Defense contractor Northrop Grumman Corp. said Friday it will complete two Navy amphibious assault vessels at its Avondale shipyard -- even if the work takes longer than the yard's projected closing date of early 2013.
Late Thursday, members of Louisiana's congressional delegation, who have been working to keep the Avondale shipyard alive after Northrop Grumman leaves, said Navy Secretary Ray Mabus had agreed to move up the start of a Navy tanker building program from 2017 to 2014.
The delegation said that would give a shipbuilding company a chance to bid for the program and build the double-hulled tankers at Avondale -- increasing the possibility that another shipbuilding company will buy the yard.
The delegation also said Mabus had agreed to require Northrop Grumman to finish two ships in the Navy's LPD-17 series at Avondale that are currently under construction. Delegation members said that would keep the shipyard open through 2013.
On Friday, Los Angeles-based Northrop Grumman said it had no intention of doing anything but finishing the ships at Avondale, no matter how long that takes. The projected closing date is based upon current construction schedules, the company said.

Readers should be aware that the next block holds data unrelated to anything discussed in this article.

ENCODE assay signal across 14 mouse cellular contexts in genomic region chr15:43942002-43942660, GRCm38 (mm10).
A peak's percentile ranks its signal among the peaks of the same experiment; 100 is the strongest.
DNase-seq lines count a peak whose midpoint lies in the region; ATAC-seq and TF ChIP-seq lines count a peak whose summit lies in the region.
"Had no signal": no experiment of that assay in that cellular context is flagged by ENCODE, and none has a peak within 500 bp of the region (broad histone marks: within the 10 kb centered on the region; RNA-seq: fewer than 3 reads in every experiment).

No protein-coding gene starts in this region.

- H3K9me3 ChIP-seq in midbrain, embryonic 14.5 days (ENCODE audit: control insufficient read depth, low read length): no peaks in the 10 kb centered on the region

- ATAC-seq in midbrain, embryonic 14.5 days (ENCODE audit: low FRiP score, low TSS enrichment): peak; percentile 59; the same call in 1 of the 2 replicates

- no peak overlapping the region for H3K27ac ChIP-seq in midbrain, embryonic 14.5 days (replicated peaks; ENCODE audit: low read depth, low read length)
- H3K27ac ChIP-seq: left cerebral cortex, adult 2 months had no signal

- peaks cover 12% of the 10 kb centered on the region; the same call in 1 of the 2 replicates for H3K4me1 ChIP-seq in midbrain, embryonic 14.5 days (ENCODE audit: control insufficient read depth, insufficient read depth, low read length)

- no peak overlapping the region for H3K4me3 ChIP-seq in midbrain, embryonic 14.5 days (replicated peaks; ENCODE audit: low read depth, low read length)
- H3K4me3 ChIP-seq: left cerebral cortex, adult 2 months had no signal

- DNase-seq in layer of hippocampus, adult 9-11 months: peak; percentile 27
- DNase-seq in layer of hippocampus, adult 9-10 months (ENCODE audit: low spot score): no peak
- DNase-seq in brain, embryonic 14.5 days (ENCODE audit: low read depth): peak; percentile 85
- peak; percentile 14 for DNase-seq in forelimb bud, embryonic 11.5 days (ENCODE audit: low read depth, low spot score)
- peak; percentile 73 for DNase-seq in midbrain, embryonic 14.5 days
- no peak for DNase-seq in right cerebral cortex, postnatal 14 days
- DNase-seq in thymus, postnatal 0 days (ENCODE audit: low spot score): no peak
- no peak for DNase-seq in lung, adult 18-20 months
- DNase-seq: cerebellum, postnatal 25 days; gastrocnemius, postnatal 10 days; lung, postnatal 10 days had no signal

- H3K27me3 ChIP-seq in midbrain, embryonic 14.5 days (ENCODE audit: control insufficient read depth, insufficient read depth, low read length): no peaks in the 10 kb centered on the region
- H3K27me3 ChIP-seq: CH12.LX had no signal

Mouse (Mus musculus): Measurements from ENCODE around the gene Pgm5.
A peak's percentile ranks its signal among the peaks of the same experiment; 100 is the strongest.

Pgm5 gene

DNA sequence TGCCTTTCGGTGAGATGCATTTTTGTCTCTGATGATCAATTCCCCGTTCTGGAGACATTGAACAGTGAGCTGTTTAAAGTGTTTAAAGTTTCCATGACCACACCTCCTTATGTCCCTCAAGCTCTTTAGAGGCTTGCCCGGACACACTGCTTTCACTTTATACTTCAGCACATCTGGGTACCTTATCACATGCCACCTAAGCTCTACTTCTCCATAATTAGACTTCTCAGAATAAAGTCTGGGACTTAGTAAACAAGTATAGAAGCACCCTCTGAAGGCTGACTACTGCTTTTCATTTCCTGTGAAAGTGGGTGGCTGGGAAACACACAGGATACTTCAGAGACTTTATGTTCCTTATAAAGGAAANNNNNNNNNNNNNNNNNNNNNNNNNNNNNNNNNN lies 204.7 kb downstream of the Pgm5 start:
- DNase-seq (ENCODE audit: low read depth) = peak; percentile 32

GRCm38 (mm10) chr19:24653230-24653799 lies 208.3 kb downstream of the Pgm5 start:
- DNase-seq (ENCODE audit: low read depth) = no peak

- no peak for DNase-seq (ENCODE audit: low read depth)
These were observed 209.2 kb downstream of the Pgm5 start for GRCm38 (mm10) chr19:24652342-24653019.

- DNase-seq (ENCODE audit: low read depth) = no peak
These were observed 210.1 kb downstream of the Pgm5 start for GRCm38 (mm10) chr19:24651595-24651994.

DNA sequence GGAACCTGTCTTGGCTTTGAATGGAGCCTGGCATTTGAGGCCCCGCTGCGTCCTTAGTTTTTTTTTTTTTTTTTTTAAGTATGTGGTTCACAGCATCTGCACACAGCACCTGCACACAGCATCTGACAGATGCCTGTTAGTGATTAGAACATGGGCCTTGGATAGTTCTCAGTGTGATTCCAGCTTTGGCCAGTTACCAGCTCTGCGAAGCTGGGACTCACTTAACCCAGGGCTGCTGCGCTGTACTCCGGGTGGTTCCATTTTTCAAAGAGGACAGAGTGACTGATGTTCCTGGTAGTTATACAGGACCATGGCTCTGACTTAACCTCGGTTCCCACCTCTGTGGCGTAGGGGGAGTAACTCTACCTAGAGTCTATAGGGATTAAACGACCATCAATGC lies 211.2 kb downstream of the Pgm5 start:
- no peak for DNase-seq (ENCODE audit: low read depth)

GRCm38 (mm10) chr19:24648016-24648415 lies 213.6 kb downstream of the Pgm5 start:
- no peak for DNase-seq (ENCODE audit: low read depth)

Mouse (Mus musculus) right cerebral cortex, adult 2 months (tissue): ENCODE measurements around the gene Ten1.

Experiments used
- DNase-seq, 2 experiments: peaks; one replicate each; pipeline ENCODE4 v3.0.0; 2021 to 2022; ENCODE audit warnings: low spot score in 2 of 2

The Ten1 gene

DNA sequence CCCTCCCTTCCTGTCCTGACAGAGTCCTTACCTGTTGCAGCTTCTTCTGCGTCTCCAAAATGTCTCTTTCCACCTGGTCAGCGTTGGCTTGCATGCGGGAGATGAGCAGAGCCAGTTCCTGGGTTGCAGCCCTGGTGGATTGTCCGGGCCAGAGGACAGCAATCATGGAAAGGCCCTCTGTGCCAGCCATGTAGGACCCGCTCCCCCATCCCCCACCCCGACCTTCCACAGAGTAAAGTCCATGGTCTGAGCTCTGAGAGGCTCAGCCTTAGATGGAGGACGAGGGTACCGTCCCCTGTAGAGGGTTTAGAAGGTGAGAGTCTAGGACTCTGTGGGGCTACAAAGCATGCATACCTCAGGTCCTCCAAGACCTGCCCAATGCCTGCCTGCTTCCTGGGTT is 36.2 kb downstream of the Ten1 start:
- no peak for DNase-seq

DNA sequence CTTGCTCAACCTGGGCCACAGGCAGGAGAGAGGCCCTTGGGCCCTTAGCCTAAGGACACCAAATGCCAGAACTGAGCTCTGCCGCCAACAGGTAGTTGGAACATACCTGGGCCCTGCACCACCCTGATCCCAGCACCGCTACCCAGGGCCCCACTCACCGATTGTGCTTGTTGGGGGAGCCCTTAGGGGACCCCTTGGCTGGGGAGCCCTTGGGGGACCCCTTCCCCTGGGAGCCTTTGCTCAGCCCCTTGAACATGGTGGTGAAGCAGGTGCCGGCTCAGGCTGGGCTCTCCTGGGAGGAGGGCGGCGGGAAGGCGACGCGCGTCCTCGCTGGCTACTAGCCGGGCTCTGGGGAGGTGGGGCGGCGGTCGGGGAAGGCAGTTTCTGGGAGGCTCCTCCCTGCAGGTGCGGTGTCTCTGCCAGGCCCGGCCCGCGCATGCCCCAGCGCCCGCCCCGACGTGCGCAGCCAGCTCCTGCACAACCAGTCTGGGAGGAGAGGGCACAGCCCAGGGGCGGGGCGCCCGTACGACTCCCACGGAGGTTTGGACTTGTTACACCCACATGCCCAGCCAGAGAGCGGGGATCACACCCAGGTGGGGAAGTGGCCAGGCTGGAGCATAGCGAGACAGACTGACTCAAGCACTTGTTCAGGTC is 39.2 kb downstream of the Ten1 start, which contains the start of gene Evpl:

"We are absolutely committed to finishing those ships at Avondale," said company spokesman Randy Belote.
Avondale currently has about 4,700 workers, making it Louisiana's largest industrial employer. Northrop Grumman is in the process of finishing work and closing a smaller shipyard at Tallulah, which will end 95 jobs.
On July 13, Northrop Grumman announced plans to consolidate its Gulf Coast military shipbuilding operations at its larger yard at Pascagoula, Miss and close Avondale. The company said the move is intended to improve efficiency and address the nationwide problem of excess shipbuilding capacity.
The final two ships in the LPD-17 series will be built at Pascagoula. Belote said the company would not consider moving the ships at Avondale for construction completion at Pascagoula.
Northrop Grumman has said it is "exploring strategic alternatives" for its shipbuilding business, including spinning it off into a separate company. With less emphasis coming from the Defense Department on big Navy ships -- such as the LPD-17 series that began in the 1990s -- Northrop Grumman has been expanding its electronics, information and intelligence businesses.
According to the delegation, Mabus agreed for the Navy to provide $6 million for other Louisiana shipyards for competitive measures and encourage them to be potential Avondale buyers.
The delegation also said Mabus had agreed to provide $10 million in funding for Delgado Community College and the University of New Orleans to continue an education-training partnership with Avondale.